The game in Syria is only just starting
The Syria war has set many countries against each other. Yet as if this is not bad enough, it has now started also to set allies and friends at odds.
About three weeks ago it became evident that something was simmering. First, Syrian President Bashar al-Assad vowed to fight until he retook the whole country and won a victory. Upon this statement he was castigated by one of his main supporters, Russia. Russian Ambassador to the U.N. Vitaly Churkin publicly warned al-Assad for the first time. He said the Syrian president had to follow Moscow’s leadership “if he wants to resolve the crisis”.
Russia made another attack one week later, this time with Deputy Foreign Minister Sergei Ryabkov declaring that Syria could become a “federal state.”
As a result, we all started to question whether Russia was gradually withdrawing its support from al-Assad, but the most surprising move came from Iran, the main supporter of al-Assad and Russia’s key ally. When President Hassan Rouhani was asked about Rykabkov’s statement, he smiled for a while and then said: “We enjoy good relations with Russia but that doesn’t mean everything Russia does is approved by Iran.”
Further thickening the plot, Russia then reportedly froze the planned delivery of a S-300 missile defense system to Iran. This development came as a veritable news bombshell.
Al-Assad is the reason why these two allies have fallen out. The Syrian president’s meaning and importance is quite different for these two countries.
Iran needs al-Assad, as he remains the main sponsor of Hezbollah, which has become almost identical with Iran. It is far from clear that a post-Assad Syria would continue this existential support for the Shia group.
Russia, on the other hand, is only seeking to protect its interests in the Middle East and the Eastern Mediterranean via Syria. To this end, it seems that Moscow has started to take action to guarantee its interests in a post-Assad Syria, which has driven Iran crazy.
In other words, as soon as the future of Syria started becoming clearer, allies started going at it hammer and tongs. This is only the beginning. The real squabble will start only once the fight against ISIL is toned down. Countries that currently look like allies are cooperating only tactically on the ground. Once the fight is over they will start having to share the cake and their interests will clash.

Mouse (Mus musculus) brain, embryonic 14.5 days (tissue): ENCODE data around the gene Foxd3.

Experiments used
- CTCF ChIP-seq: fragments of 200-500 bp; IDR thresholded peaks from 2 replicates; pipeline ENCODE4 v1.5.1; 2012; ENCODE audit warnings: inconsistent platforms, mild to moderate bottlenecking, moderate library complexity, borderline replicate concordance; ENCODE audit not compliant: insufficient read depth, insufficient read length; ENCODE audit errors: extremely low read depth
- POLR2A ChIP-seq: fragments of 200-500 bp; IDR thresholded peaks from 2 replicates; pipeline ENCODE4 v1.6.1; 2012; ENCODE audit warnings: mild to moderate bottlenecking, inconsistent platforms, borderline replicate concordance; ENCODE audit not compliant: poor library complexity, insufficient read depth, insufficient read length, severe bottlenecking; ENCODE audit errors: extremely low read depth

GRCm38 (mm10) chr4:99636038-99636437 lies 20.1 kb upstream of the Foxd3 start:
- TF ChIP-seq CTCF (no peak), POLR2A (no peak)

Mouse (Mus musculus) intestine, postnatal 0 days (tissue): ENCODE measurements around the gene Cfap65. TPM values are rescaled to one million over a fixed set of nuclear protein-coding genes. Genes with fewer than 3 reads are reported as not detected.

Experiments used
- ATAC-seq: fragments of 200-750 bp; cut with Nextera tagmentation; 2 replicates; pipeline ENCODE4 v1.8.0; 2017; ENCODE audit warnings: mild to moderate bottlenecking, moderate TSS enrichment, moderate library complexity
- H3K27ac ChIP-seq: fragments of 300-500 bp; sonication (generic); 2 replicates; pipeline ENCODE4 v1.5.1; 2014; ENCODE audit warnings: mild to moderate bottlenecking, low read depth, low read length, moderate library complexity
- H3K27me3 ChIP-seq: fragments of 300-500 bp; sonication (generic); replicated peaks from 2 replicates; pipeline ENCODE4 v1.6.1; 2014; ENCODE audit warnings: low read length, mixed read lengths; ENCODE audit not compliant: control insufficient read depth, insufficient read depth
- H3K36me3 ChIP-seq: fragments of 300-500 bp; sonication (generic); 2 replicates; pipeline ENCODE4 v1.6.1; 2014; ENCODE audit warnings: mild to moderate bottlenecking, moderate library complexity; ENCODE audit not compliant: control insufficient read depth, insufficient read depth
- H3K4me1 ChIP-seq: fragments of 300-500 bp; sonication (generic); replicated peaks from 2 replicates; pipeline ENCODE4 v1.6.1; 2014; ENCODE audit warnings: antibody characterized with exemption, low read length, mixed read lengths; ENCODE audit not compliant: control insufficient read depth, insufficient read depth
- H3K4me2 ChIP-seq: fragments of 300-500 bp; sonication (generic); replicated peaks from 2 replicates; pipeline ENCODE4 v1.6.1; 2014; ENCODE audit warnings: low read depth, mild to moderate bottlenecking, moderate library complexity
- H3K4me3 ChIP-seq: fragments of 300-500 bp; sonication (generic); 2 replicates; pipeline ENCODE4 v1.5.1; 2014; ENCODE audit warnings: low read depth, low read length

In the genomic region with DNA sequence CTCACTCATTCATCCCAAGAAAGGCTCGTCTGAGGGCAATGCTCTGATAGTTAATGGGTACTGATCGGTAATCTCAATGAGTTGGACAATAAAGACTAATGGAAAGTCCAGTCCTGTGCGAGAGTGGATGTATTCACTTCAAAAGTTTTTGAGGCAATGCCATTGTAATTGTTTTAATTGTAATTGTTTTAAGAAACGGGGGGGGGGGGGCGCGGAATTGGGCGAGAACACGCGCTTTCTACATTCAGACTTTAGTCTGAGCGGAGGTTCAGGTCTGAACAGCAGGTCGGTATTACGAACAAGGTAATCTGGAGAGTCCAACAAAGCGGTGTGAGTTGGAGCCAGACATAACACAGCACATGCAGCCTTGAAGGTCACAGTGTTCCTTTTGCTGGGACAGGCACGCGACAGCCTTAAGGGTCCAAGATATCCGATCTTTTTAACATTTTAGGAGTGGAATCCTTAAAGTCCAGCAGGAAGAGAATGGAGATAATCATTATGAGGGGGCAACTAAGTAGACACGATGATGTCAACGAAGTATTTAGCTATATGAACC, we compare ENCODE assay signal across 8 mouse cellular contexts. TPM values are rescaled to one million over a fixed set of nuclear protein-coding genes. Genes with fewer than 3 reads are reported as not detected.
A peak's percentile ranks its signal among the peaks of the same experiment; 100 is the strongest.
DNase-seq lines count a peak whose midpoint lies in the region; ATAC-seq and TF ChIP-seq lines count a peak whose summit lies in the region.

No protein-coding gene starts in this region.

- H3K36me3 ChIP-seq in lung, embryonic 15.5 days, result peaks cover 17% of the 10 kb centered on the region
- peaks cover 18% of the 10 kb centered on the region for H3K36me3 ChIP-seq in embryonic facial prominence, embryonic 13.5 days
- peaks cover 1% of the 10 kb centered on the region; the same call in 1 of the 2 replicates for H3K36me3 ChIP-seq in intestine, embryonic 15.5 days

The U.S. and Russia will probably take the lead. At the moment they are cooperating behind the scenes without directly contacting each other. But once the ISIL front closes down and the sharing of sovereignty in Syria starts, their clash of interests will rise to the surface.
Their rivalry over the Syrian Kurdish Democratic Union Party (PYD) recently came to light, which is a harbinger of things to come. The U.S. has been supporting the PYD’s progress in the eastern part of northern Syria (Rojava), while Russia has been backing the PYD’s march in the western part of northern Syria. But Washington has been giving more and more signals over the past couple of weeks that it is not happy with Russia’s flirtation with the PYD.
Furthermore, after the presidential elections in the U.S. in November, Washington may reevaluate its Syria policy. If a new president chooses to become more active in the Middle East, a bigger U.S.-Russia confrontation may not be so far away.
The same applies to the groups inside Syria. The PYD has been fighting on the ground together with some of the Arab groups. But once the ISIL front closes down, Syrian Kurds and Arabs will find themselves fighting for dominance in the country. This goes for all opposition groups in Syria that are currently cooperating on a tactical basis. This disintegration also carries the risk of a deeper clash of interests between Turkey and U.S., who are supporting different groups on the ground.
The PYD and al-Assad’s forces are not currently fighting each other. On the contrary, they seem to have decided to share out their respective domains. But once the fever in Syria starts to die down, it is highly likely that they will also start jostling with each other.
The same scenario rules for Iraq. Today, Baghdad and Arbil are keeping their tension under control due to the shared ISIL threat and the economic hardship caused by the war. Nevertheless, Kurdistan Regional Government (KRG) President Massoud Barzani continues to raise the issue of independence from time to time – most recently just a couple of days ago.
As soon as the dust starts settling, Arbil will certainly start raising the flag of independence. The two centers will also be increasingly at odds over the share of oil revenues in Iraq.
The real question is whether Baghdad, which has gradually come under Iran’s influence since the U.S. intervention in Iraq in 2003, will remain under Iranian dominance? Or will it start to compete against Tehran as a Shiite center?
I don’t want to demoralize you, but it looks like we may soon be craving even the turbulent days we are currently going through.